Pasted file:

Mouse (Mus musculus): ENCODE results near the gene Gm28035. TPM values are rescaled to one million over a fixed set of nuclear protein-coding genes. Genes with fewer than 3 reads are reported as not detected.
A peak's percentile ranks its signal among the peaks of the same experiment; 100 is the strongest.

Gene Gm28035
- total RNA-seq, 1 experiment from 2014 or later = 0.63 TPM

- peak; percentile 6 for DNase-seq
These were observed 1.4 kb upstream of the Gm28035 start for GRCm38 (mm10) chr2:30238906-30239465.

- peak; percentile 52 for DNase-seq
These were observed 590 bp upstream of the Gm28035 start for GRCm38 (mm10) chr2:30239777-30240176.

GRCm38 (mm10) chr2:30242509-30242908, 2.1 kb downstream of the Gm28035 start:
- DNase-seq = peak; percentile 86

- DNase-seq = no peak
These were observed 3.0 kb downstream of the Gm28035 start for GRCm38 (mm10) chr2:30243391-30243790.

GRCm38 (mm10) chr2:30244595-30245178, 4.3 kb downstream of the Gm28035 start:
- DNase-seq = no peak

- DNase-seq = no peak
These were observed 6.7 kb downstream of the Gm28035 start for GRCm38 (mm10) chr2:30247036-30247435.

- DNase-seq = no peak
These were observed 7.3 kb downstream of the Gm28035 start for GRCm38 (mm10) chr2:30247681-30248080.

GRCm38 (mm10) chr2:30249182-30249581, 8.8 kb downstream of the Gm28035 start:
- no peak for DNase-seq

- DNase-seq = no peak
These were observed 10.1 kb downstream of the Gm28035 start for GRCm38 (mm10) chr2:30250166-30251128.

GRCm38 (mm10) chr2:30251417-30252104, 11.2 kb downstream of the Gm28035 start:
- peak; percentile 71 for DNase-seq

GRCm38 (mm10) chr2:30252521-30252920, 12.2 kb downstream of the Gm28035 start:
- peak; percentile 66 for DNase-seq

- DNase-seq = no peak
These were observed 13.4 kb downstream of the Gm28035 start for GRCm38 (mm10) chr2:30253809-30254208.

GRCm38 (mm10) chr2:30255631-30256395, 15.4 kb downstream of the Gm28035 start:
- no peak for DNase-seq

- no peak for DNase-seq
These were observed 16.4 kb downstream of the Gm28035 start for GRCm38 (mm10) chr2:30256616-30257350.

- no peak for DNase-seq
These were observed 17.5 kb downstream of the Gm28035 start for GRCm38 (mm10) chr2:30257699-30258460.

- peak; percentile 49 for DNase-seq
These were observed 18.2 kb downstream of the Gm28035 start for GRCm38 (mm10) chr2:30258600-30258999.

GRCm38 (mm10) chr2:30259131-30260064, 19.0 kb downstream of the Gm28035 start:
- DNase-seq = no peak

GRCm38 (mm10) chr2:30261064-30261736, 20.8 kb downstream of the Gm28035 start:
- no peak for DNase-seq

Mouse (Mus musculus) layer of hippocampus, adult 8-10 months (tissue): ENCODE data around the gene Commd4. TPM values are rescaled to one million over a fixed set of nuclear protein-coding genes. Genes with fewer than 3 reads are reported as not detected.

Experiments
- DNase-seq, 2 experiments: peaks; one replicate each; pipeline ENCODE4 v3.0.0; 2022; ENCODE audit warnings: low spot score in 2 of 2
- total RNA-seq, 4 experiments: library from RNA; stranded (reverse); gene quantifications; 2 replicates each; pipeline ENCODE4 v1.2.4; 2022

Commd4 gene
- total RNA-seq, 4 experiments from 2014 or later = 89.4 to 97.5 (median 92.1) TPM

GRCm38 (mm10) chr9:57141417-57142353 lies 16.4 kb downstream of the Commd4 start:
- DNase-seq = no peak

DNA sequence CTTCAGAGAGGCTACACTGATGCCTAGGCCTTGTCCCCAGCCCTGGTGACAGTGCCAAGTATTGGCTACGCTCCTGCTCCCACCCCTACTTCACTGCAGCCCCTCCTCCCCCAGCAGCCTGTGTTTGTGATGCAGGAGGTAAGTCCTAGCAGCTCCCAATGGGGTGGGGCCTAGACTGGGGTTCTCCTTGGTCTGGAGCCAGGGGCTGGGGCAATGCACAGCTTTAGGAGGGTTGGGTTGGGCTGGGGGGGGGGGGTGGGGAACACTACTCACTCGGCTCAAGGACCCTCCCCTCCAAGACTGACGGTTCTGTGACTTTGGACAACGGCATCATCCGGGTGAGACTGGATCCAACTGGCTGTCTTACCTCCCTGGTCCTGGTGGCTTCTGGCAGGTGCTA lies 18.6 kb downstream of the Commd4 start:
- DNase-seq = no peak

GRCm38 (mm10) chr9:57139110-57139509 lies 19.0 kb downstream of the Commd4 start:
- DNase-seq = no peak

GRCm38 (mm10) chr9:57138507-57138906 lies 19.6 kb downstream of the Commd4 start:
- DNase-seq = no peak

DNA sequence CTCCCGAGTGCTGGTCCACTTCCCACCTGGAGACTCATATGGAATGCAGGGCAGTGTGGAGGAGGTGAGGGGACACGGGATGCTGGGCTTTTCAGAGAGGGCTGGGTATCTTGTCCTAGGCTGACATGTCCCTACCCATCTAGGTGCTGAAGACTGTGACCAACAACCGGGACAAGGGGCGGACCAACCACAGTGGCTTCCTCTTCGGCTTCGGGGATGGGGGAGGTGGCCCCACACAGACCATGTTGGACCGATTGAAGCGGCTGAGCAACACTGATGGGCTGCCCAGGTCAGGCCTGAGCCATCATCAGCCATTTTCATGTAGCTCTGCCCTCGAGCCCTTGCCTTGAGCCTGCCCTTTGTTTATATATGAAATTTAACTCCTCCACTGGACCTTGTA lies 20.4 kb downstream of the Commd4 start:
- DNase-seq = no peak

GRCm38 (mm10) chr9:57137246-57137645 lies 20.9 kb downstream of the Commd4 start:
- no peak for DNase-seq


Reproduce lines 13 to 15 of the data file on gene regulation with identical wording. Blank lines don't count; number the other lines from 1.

GRCm38 (mm10) chr2:30244595-30245178, 4.3 kb downstream of the Gm28035 start:
- DNase-seq = no peak

- DNase-seq = no peak